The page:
Reading

Every day during the school year, our teachers work to ensure that their students are prepared for the challenges of the next grade level.  Every Fall our students return from the Summer a little less ready than when our teachers left them.

Top education experts have a few tips for parents to help their child avoid the summer brain drain and make warm weather reading easy and a lot of fun!

  • Explore our local libraries. Find out when it is open and how to get a library card. Many libraries even have free summer programs and offer online books.
  • Encourage your child to read at least four to six books over the summer break. Research shows that reading just six books during the summer may keep a struggling reader from regressing. Make sure the material is age appropriate and match the child's interest and abilities. Libraries often run summer reading programs that motivate kids to read, so find out what's available in your area.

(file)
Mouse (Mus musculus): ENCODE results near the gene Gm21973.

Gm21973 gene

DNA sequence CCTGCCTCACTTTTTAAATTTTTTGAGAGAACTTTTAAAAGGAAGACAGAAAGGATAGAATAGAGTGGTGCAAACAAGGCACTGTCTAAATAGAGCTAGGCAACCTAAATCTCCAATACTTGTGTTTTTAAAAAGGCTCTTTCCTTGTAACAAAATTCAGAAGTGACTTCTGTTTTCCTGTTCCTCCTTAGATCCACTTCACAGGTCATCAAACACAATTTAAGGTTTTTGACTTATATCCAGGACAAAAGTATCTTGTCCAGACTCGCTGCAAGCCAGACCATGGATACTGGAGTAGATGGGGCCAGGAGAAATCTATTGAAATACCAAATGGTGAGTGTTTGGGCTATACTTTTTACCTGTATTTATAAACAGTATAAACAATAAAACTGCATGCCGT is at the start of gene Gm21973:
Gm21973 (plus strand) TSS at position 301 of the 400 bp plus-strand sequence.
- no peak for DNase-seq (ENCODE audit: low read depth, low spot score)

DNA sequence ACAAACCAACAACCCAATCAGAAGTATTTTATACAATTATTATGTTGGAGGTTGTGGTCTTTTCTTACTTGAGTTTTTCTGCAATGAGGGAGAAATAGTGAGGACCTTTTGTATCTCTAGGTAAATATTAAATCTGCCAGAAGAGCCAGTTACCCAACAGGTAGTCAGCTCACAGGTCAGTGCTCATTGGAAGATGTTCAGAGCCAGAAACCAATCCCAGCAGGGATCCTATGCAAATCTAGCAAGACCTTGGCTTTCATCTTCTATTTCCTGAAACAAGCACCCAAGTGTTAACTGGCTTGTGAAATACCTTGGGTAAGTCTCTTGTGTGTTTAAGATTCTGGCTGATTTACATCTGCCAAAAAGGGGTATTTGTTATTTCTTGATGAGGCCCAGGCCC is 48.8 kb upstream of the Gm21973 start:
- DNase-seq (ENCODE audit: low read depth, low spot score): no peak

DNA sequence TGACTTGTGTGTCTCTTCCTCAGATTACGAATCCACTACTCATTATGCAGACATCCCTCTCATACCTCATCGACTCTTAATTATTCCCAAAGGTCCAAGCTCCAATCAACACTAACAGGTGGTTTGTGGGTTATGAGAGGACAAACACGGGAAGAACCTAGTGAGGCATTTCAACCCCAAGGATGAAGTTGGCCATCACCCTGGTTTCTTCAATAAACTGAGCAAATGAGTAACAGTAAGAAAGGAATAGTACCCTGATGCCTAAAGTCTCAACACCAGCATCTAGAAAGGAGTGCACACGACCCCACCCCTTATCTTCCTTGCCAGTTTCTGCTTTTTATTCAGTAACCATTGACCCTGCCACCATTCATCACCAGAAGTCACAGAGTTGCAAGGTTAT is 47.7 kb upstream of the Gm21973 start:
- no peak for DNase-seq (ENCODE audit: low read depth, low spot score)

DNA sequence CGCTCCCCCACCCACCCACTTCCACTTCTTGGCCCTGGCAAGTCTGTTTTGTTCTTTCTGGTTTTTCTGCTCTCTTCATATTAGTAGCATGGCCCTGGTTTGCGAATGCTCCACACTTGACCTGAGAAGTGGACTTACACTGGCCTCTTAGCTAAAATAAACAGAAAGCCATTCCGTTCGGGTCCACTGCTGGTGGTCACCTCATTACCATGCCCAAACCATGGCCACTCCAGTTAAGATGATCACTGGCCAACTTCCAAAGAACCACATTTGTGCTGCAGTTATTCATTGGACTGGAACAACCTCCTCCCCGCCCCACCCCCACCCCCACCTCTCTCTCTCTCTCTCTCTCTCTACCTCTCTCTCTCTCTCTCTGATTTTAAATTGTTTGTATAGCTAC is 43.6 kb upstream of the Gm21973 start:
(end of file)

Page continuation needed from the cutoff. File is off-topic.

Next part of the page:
• Read daily. Encourage your child to read something every day. Parents can help identify opportunities such as the newspaper, a magazine, TV guide, recipes, arts and crafts book, read to a sibling or friend, share a comic strip, while out in the car select a billboard or ad, even a license plate. You don't have to search far. The opportunities to read are endless.
  • Talk with your child's teacher. They can provide suggestions of grade level books and resources.
  • Read to your child. Reading aloud benefits all students, especially those who need help improving their reading skills. Listening will help a child build listening comprehension skills with grade-level and above books. This will knowledge and expand their experience with text. This will help them when reading alone.
  • Make it fun. Get involved in the The Scholastic Summer Challenge. It’s a free global reading program aimed at encouraging students to read throughout the summer months. Kids read books, log their minutes, and earn virtual rewards all summer Active Bodies, Active Minds.